Things You Need to Know Before Moving to a higher tax state

Things You Need to Know Before Moving to a higher tax state

Most taxpayers in the U.S wants to work in a lower tax states or states with reduced tax payments.

If you live in New York, California or New Jersey, you would have once considered moving to another state or pulling up stakes.

As a result of the passing the 2017 tax law, which caps the combined state, local property, sales tax deductions that stands at $10,000. Many taxpayers have never really beckoned on taking the road to a less expensive tax state. 

Things To Consider When Thinking About Relocating

Millions of taxpayers consider relocating with their family, every year.  Here are a few things to consider when relocating;

  1. The local economy
  2. The weather
  3. How will you familiarize with the local community, and lastly
  4. Any other quality of life issues.

As we age and considering all our longtime friends, neighbors and children, moving away can be a tough choice to make. You can get tired of accustoming to the cold weather or the hot weather in summer.

Three Things to Consider When Moving to a Low-income Tax–State

1. You need to know the states that have the lowest tax rates.

Eight states will no longer have tax income by the year 2021, which includes social security.  You may love the plains, desert or the scenery of the mountains; you are covered by making your best choice from these eight states;

  • Florida
  • Texas
  • Alaska
  • Nevada
  • South Dakota
  • New Hampshire
  • Wyoming
  • Tennessee

You must sit back and think things through and consider if the move is worth it. The move is worth it for high earners.

2. Do you Have to Relocate?

You have to be sure you want to move, and you are prepared.  A lot of people think they will rent a vacation home, one state over and it will pay for itself in savings.

2017’s law created a huge load of tax refugees, for taxpayers who are considering relocating.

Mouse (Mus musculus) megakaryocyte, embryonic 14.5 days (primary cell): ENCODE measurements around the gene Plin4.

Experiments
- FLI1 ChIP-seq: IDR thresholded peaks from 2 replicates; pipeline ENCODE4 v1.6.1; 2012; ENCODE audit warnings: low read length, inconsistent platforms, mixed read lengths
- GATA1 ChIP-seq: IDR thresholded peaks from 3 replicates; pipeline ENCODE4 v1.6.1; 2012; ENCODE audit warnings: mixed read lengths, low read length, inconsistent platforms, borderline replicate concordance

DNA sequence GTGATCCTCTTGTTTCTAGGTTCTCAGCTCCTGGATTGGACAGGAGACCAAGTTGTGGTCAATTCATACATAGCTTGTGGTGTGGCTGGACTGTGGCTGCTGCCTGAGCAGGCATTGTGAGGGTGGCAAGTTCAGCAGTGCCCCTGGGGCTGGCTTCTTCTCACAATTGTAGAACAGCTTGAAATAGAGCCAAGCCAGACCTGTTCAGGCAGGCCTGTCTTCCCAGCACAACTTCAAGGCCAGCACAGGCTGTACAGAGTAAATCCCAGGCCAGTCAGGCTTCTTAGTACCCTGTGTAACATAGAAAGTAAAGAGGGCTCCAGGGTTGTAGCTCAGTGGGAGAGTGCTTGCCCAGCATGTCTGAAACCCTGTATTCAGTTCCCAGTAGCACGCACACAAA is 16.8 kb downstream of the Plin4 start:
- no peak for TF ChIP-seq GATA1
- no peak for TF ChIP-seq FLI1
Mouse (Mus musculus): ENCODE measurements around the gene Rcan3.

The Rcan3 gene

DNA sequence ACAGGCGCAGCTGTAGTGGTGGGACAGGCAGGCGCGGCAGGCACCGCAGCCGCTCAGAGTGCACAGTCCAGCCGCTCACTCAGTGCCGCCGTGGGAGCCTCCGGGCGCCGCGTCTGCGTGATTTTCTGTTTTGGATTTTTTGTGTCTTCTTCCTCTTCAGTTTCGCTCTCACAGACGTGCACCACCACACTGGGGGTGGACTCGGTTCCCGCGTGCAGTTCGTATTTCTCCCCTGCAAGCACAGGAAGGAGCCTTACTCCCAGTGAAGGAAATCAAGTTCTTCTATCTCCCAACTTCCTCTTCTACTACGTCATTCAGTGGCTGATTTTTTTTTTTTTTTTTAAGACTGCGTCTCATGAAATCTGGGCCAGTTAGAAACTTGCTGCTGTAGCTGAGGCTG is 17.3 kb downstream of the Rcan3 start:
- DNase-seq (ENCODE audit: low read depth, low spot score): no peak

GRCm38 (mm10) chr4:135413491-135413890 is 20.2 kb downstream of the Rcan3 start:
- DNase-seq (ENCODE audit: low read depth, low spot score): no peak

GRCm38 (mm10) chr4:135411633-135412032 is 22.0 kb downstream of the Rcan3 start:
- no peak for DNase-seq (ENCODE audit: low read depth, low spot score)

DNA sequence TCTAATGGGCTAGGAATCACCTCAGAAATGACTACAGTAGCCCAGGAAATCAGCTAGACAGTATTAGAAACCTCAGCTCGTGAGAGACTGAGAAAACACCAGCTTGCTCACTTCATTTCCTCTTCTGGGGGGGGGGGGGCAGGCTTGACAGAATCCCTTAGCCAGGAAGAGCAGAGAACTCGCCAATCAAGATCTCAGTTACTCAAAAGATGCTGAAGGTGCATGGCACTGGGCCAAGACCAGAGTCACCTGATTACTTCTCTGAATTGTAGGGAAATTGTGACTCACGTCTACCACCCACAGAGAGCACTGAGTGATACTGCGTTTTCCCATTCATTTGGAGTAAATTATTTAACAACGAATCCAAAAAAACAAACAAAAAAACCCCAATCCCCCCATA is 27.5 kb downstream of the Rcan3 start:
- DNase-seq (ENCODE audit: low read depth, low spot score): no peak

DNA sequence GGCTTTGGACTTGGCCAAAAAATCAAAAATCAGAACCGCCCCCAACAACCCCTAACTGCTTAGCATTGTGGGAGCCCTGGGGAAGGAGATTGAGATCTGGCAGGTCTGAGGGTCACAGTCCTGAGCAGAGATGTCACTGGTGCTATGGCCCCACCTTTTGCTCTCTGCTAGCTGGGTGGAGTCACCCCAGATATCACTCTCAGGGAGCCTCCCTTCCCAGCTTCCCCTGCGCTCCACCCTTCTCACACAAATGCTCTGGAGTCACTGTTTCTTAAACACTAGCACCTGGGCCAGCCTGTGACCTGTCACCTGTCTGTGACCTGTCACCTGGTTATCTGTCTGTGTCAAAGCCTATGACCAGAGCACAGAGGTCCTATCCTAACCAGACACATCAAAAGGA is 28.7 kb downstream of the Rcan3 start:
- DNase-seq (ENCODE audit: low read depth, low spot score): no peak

If you are probably thinking of owning one or two residences in a low tax state, you will be watched by the IRS. Because the IRS doesn't like losing incomes.

But How Do They Know Where You Live?

The time accrued in your new apartment matters, but most taxpayers assume that if they spend enough time in their new location, they will be home free.

Thats, not the case most times.

New York and California lose great lots of tax revenue which they aren't happy about. As a matter of fact, they are doubling their efforts to rein in what they consider to be fraud.

If you are suspected of merely moonlighting in another state, they will audit you thoroughly. They look out for these things when you are being suspected are:

  • Where you buy essential stuff you need
  •  Where the bulk of your utility bills, vehicle registration, club memberships, bank statements, and licenses are mailed.
  • Your electric bills
  • Where you keep items that hold sentimental value

Always remember that when you are proving your residency, the burden will fall on you. While some people faced some challenges concerning their residency, some even had to hire an attorney, who helped them in winning, but it is not something advisable.

If you claim that your primary home is located at a no income tax state, then you should be confident you can prove it.

3. States With No Income Tax has other means of Making the Money

Professional tax preparer and economist believes that relocating to another state to save taxes is worth it. Quite a number of reasons why>

In assumption when you combine the local and state sales taxes, which stands at 9.46% in Tennessee which has the highest rates in the U.S.

Alaska and Wyoming state that lack the state income tax revenue because they have numerous natural resources which include coal and oil industries that pay a huge sum of taxes just to operate there. Because services are so remote translates that they still have the highest median cost of living in the nation.

New Hampshire has the highest property taxes amongst other neighboring states; they also stand as one of the highest in the nation. Washington requires you to pay $49 per gallon in gas taxes so you can offset the lack of state income tax.

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